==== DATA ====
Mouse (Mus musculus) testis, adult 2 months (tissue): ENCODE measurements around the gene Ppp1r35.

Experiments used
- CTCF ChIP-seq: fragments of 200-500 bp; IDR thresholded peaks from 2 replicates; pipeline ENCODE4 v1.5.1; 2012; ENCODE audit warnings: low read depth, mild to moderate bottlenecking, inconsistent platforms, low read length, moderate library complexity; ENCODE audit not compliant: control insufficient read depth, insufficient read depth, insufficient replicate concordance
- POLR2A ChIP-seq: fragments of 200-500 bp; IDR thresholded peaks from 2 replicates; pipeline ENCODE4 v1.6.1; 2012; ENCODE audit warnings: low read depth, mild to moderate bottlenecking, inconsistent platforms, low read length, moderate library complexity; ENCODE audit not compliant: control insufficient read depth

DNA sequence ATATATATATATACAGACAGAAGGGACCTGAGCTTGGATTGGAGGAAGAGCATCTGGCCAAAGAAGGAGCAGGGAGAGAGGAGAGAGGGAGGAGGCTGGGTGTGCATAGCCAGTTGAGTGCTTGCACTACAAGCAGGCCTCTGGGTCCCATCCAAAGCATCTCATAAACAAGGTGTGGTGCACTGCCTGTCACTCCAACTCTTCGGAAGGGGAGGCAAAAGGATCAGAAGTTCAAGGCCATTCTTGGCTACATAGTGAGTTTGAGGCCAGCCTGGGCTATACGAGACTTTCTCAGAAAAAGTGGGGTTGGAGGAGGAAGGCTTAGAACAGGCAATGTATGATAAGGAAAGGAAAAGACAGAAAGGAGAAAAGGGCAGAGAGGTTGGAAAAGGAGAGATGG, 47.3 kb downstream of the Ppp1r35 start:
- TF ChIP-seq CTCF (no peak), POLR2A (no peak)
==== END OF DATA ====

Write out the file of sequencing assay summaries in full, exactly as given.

Mouse (Mus musculus) testis, adult 2 months (tissue): ENCODE measurements around the gene Ppp1r35.

Experiments used
- CTCF ChIP-seq: fragments of 200-500 bp; IDR thresholded peaks from 2 replicates; pipeline ENCODE4 v1.5.1; 2012; ENCODE audit warnings: low read depth, mild to moderate bottlenecking, inconsistent platforms, low read length, moderate library complexity; ENCODE audit not compliant: control insufficient read depth, insufficient read depth, insufficient replicate concordance
- POLR2A ChIP-seq: fragments of 200-500 bp; IDR thresholded peaks from 2 replicates; pipeline ENCODE4 v1.6.1; 2012; ENCODE audit warnings: low read depth, mild to moderate bottlenecking, inconsistent platforms, low read length, moderate library complexity; ENCODE audit not compliant: control insufficient read depth

DNA sequence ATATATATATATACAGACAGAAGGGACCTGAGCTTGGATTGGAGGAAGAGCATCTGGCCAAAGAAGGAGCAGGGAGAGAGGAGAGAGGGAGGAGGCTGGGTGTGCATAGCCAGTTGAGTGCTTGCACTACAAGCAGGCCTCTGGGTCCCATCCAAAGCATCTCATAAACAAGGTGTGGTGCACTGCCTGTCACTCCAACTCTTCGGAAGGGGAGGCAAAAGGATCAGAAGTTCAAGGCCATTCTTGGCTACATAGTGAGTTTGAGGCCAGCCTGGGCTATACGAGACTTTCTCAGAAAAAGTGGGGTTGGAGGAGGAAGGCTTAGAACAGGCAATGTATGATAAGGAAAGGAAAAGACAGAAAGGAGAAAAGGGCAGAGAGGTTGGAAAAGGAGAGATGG, 47.3 kb downstream of the Ppp1r35 start:
- TF ChIP-seq CTCF (no peak), POLR2A (no peak)